Big shout out to Meagen and Stephanie! God used both of you at just the right time. No one should ever have to go through Lyme Disease or any other chronic illness or disability alone!

I will continue the rest of my backstory with Lyme Disease in my next post! Thanks for reading thus far. Feel free to leave a comment or ask questions. My email is Jason@Narrowtrail.com

If you’re battling Lyme Disease or some other type of painful chronic illness or condition, my goal is to be some sort of encouragement to you. At least you’re seeing that you’re not alone in this battle. Literally millions of others around the world are suffering too, and many of them have it far worse than you and I … so don’t lose hope and never give up the fight for your health! It can get better, but everyday you have to choose to be optimistic and keep battling … research, research, research … You be your Primary Care Physician. Take those vitamins and herbal supplements, improve your diet, exercise frequently (even if it’s just a walk), get under the care of a Lyme Literate Doctor, pray, meditate, detox, journal, get in a support group, talk to a good friend, don’t bottle things up, etc.

I want to leave you with one of my favorite quotes from Dr. Viktor E. Frankl, an Austrian Neurologist and Psychiatrist who also happened to be a holocaust survivor. He endured multiple German Concentration Camps. His international bestselling book, Man’s Search for Meaning is one of the top 10 books I’ve ever read in my life (and I’ve read a lot of books). Let this truth sink in and let it motivate you to change your mindset/attitude to what’s happening to you!

The one thing you can’t take away from me is the way I choose to respond to what you do to me. The last of one’s freedoms is to choose one’s attitude in any given circumstances!

Victor E. Frankl, Man’s Search for Meaning.

Battling with you,

Jason

  • I’m not a medical professional. The content of BattlingLyme.com is for informational purposes only. The content is not intended to substitute for professional medical advice, diagnosis, and treatment. Always seek the advice of your physician or other qualified health provider with any questions or concerns you may have regarding a medical condition. Never disregard professional medical advice or delay in seeking it because of something you have read on BattlingLyme.com

My Backstory with Lyme – Part 1

It’s hard to know for sure, but I believe my Lyme Disease “issues” began back in 2001. I was 26 years old. I’d been married for five years, and we had a beautiful two year old daughter named Autumn. I was also an extremely energetic Youth Pastor of a growing Youth Ministry. I had no type of serious physical or emotional or mental “issues.” For the most part, I was pretty normal (my wife may disagree with that statement).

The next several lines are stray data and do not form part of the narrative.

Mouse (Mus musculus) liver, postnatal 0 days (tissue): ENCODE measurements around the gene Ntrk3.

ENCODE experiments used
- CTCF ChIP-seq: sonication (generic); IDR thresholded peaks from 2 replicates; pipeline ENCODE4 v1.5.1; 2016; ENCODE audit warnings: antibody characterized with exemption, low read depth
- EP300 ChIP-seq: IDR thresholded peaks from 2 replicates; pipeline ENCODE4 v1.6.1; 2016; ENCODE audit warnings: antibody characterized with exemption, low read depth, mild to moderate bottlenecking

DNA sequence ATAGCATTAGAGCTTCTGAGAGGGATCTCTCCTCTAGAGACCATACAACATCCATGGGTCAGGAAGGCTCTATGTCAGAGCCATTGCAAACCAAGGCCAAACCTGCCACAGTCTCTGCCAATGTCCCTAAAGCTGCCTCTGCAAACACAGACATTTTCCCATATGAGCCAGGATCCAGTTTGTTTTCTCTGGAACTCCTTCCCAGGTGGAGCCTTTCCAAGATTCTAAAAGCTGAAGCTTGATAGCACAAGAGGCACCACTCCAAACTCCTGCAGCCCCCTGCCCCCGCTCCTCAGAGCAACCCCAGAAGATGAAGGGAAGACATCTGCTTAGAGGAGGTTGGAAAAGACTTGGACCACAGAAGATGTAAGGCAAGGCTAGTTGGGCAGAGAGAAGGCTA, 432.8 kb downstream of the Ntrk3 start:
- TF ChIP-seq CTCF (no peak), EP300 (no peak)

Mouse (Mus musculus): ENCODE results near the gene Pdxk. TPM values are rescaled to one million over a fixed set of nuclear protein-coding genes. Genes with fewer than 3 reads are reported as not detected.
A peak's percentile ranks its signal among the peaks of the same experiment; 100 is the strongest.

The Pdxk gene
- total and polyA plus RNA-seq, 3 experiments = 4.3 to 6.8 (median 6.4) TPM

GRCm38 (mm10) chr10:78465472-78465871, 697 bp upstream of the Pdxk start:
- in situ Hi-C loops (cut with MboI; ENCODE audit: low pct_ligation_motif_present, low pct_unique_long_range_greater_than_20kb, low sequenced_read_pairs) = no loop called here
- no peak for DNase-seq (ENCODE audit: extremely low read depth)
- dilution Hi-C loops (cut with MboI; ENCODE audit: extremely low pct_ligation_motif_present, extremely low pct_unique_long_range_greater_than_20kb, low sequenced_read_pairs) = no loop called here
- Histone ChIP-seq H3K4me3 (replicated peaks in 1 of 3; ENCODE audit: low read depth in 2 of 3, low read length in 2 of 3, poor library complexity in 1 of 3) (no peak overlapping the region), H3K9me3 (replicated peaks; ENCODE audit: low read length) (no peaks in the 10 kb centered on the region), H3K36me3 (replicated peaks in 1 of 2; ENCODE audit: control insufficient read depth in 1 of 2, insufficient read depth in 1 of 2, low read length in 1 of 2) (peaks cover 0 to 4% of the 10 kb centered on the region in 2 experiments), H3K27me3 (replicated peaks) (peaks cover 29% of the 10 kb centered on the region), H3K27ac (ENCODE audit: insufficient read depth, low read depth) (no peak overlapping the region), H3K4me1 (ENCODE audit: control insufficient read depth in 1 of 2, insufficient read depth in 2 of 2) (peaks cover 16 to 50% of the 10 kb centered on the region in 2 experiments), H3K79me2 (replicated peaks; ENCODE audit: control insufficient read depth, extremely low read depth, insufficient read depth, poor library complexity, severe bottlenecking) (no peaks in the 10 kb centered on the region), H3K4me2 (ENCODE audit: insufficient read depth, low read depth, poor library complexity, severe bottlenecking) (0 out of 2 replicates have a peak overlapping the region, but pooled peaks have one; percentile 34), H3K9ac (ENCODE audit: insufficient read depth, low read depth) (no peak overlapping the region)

Suddenly, out of nowhere, I began suffering from panic attacks which led to generalized anxiety which then led to social anxiety. There would be sudden heart palpitations, muscle twitching, debilitating fatigue to where I couldn’t think straight, insomnia, bouts with depression to where I’d have to force myself to get out of bed … and there were even times when I’d just break down crying for no reason. On top of all of that, I also began having horrible chronic headaches. I mean HORRIBLE chronic headaches! The type where you pray for Jesus to return. Where was all of this coming from? I had never dealt with anything like this in my entire life. Why now? And why all of a sudden?

As it persisted, I literally thought I was having a nervous breakdown, and feared that I would soon be forced to live in a padded room at a psychiatric hospital away from my family. I’m not being overdramatic when I say that. That fear seriously haunted me, because no matter how hard I tried or how much I prayed … I just couldn’t “get it together.” I soon fell into a dreadful condition known as the fear of fear cycle (also known as Phobophobia).

For the first time in my life, all of my inner peace and joy were completely AWOL! All of it! It felt like God had completely abandoned me, but I knew that the Bible said He would never do that to one of His own. In Hebrews 13:5 God says, “I’ll never leave you nor forsake you.” That truth no longer felt true in my life. Day after depressing day
my prayers were nothing more than … “God, where are You? Why have You abandoned me?” As I read through the Psalms, I related to how King David often felt …

Psalm 10:1 “Why, O Lord, do You stand far away? Why do You hide yourself in times of trouble?

Psalm 13:1-2 “How long, O Lord? Will You forget me forever? How long will You hide Your face from me? How long must I take counsel in my soul and have sorrow in my heart all the day? How long shall my enemy be exalted over me?”

As I continued to spiral down, my wife became very scared. She’d never seen me like this. Heck, I’d never seen me like this. This was NOT who she married. I’d do my best to put my happy face on around her and others, but behind it was a terrified man who was constantly questioning, “What the heck is going on? This is Not me! Has someone secretly drugged me or something?”